However, Microsoft.Identity.Web is ploughing another furrow. Instead of returning 403, it's returning 302 Found and redirecting the browser to https://localhost:5001/Account/AccessDenied?ReturnUrl=%2FWeatherForecast. Now the intentions here are great. If you wanted to implement a page in your application at that endpoint that displayed some kind of useful message it would be really useful. However, what if you want the more HTTP-y behaviour instead? In the case of a HTTP request triggered by JavaScript (typical for Single Page Applications) then this redirect isn't that helpful. JavaScript doesn't really know what to do with the 302 and whilst you could code around this, it's not desirable.

We want 403 - we don't want 302.

Give us 403#

You can have this behaviour by dropping the following code after your services.AddMicrosoftIdentityWebAppAuthentication:

services.Configure<CookieAuthenticationOptions>(CookieAuthenticationDefaults.AuthenticationScheme, options =>{    options.Events.OnRedirectToAccessDenied = new Func<RedirectContext<CookieAuthenticationOptions>, Task>(context =>    {        context.Response.StatusCode = StatusCodes.Status403Forbidden;        return context.Response.CompleteAsync();    });});

This code hijacks the redirect to AccessDenied and transforms it into a 403 instead. Tremendous! What does this look like?

a screenshot of Chrome Devtools showing a 403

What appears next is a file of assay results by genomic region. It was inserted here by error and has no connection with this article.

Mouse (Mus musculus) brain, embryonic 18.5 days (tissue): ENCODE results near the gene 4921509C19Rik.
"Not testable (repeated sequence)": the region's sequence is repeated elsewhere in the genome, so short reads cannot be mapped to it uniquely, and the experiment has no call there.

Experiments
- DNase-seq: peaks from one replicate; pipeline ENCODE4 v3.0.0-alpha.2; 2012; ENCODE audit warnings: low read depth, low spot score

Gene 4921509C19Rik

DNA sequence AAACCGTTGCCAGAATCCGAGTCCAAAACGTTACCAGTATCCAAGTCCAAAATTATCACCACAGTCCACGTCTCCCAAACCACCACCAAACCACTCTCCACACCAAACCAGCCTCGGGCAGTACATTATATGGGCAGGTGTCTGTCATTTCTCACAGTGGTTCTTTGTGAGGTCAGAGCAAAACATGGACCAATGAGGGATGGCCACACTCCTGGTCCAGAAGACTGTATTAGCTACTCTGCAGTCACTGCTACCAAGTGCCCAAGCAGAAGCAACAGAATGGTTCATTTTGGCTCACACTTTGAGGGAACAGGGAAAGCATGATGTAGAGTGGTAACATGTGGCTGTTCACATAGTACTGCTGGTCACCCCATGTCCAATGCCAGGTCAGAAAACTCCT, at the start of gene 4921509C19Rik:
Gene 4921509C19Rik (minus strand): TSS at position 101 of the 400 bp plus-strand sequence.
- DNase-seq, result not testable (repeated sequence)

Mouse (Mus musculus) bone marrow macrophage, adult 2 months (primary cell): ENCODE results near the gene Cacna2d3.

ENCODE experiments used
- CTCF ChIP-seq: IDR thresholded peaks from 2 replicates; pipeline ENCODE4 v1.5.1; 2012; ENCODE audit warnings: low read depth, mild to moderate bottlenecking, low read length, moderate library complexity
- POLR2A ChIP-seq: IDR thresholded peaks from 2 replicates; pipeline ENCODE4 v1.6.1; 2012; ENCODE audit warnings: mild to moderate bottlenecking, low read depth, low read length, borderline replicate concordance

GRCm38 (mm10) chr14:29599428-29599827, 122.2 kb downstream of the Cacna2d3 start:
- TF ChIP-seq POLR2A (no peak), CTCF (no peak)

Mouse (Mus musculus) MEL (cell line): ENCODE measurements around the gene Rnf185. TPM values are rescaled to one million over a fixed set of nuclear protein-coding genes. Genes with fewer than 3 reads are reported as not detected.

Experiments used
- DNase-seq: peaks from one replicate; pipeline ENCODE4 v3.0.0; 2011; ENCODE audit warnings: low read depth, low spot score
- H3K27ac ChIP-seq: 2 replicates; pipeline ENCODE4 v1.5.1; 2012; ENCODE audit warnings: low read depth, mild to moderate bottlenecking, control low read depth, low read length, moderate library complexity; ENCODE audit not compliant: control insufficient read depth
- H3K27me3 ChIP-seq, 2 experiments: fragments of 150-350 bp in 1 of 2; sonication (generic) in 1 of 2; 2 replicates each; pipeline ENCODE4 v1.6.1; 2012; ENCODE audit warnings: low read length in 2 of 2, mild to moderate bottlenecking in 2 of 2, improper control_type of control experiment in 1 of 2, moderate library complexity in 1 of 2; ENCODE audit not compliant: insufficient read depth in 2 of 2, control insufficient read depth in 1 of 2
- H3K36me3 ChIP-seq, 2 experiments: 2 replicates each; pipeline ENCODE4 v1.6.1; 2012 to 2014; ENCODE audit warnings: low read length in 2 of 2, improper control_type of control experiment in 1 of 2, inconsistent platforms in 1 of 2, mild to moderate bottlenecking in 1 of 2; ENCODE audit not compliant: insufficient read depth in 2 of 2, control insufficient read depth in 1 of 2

This is the behaviour we want!

Extra customisation bonus points#

You may want to have some nuance to the way you handle unauthorized requests. Because of the nature of OnRedirectToAccessDenied this is entirely possible; you have complete access to the requests coming in which you can use to direct behaviour. To take a single example, let's say we want to direct normal browsing behaviour (AKA humans clicking about in Chrome) which is not authorized to a given screen, otherwise provide 403s. What would that look like?

services.Configure<CookieAuthenticationOptions>(CookieAuthenticationDefaults.AuthenticationScheme, options =>{    options.Events.OnRedirectToAccessDenied = new Func<RedirectContext<CookieAuthenticationOptions>, Task>(context =>    {        var isRequestForHtml = context.Request.Headers["Accept"].ToString().Contains("text/html");        if (isRequestForHtml) {            context.Response.StatusCode = StatusCodes.Status302Found;            context.Response.Headers["Location"] = "/unauthorized";        }        else {            context.Response.StatusCode = StatusCodes.Status403Forbidden;        }
        return context.Response.CompleteAsync();    });});

So above, we check the request Accept headers and see if they contain "text/html"; which we're using as a signal that the request came from a users browsing. (This may not be bulletproof; better suggestions gratefully received.) If the request does contain a "text/html"``Accept header then we redirect the client to an /unauthorized screen, otherwise we return 403 as we did before. Super flexible and powerful!